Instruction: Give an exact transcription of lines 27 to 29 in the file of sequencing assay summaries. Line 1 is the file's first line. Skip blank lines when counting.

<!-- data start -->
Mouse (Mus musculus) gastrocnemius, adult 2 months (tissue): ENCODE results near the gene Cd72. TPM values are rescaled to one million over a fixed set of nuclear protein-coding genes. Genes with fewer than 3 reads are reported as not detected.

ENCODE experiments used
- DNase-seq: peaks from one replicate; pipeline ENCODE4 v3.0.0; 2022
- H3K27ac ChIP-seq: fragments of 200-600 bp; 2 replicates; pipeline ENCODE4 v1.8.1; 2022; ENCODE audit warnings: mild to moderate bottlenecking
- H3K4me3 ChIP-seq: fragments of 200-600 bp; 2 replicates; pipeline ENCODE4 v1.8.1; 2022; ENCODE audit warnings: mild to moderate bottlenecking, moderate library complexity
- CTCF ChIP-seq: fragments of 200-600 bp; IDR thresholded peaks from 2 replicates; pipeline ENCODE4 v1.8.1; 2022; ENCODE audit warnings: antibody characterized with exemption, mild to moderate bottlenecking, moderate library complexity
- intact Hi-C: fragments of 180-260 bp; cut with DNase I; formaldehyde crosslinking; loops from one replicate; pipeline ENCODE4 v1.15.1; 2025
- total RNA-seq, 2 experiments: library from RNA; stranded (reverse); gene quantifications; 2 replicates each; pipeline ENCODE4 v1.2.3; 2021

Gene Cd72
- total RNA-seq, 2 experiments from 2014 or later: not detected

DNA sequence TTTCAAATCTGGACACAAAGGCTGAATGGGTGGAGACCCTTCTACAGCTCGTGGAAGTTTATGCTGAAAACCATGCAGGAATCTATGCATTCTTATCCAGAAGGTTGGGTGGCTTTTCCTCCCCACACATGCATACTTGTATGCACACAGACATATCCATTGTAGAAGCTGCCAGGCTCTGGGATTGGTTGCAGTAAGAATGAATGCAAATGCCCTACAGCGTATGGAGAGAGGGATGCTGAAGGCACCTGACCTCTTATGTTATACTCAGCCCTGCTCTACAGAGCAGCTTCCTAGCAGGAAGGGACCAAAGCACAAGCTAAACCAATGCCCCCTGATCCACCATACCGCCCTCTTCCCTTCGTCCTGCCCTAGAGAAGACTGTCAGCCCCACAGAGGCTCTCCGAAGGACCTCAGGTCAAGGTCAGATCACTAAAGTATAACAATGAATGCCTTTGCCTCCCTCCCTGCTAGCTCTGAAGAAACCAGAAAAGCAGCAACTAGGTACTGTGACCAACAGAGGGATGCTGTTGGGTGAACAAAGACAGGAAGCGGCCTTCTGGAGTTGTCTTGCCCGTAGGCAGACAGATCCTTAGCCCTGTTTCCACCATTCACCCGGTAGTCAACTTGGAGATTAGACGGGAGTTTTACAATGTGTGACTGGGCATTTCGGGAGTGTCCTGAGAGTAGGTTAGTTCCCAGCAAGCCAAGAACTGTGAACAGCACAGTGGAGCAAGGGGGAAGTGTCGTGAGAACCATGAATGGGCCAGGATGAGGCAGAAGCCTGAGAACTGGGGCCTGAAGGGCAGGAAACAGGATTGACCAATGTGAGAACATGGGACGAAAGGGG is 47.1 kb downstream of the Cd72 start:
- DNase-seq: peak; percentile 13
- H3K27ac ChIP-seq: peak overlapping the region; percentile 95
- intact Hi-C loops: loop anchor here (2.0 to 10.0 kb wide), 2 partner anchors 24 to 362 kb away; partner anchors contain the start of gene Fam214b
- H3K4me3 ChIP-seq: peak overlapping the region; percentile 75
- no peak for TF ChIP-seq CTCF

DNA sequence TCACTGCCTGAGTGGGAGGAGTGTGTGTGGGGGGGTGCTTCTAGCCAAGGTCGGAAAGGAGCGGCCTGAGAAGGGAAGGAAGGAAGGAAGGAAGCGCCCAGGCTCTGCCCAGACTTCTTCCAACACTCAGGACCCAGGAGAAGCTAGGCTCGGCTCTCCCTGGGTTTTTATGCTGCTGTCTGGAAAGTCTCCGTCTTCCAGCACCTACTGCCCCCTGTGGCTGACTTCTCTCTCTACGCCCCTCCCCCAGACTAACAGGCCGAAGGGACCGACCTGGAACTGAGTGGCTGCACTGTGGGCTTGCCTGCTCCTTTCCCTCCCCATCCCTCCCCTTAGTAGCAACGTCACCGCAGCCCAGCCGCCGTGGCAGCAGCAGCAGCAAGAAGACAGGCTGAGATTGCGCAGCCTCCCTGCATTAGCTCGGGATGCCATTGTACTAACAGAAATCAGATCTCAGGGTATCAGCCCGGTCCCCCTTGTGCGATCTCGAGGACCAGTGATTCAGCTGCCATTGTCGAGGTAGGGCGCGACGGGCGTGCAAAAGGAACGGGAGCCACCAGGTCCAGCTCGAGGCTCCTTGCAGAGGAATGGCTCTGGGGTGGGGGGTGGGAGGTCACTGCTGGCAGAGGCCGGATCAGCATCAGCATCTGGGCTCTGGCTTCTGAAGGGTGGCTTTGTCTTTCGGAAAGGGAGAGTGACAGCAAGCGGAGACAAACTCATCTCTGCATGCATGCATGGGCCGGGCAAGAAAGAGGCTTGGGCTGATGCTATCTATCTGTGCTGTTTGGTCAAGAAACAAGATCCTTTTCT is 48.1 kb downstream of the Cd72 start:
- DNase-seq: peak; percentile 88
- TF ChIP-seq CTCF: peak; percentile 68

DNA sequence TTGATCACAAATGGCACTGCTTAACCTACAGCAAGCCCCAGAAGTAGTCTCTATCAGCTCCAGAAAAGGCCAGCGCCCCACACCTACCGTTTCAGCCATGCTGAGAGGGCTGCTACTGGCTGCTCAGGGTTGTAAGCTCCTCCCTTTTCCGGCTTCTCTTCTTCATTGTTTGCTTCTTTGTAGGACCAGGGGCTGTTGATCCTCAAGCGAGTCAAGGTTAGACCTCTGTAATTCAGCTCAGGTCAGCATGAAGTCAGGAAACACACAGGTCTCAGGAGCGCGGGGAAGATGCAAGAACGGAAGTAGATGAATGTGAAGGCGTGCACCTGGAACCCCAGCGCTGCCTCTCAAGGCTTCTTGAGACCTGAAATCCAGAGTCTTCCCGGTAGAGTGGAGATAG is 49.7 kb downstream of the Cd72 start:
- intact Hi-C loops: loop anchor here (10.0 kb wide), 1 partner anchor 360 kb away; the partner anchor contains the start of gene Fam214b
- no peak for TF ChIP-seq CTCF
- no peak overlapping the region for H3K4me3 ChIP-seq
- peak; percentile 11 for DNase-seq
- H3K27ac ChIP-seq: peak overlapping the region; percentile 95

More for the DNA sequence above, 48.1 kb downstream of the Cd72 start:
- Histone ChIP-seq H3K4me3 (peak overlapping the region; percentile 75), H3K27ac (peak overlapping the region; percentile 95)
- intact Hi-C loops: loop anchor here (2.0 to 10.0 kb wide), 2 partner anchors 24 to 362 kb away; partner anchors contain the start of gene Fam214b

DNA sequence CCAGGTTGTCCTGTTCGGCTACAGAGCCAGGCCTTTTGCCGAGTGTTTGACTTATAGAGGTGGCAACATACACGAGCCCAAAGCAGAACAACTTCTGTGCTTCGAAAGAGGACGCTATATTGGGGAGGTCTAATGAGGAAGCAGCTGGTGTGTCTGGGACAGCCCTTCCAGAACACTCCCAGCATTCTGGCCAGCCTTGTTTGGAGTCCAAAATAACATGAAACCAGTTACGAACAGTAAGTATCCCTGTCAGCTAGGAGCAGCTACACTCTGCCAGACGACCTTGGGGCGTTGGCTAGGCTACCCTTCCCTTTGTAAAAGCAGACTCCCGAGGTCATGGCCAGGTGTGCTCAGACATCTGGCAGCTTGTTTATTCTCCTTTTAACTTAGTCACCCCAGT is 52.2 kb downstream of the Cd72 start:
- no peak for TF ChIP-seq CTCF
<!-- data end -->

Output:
- Histone ChIP-seq H3K4me3 (peak overlapping the region; percentile 75), H3K27ac (peak overlapping the region; percentile 95)
- intact Hi-C loops: loop anchor here (2.0 to 10.0 kb wide), 2 partner anchors 24 to 362 kb away; partner anchors contain the start of gene Fam214b

DNA sequence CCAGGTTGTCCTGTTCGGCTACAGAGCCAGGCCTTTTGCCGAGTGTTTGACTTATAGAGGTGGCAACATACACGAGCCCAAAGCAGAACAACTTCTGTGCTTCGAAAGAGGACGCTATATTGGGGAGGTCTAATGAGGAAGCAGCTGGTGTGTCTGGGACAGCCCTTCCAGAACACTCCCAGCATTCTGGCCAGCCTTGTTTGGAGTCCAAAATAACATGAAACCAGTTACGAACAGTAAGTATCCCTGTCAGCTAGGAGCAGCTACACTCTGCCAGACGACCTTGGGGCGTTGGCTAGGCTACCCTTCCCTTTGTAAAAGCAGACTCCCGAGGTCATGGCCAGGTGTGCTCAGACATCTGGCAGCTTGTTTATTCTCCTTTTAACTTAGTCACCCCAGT is 52.2 kb downstream of the Cd72 start: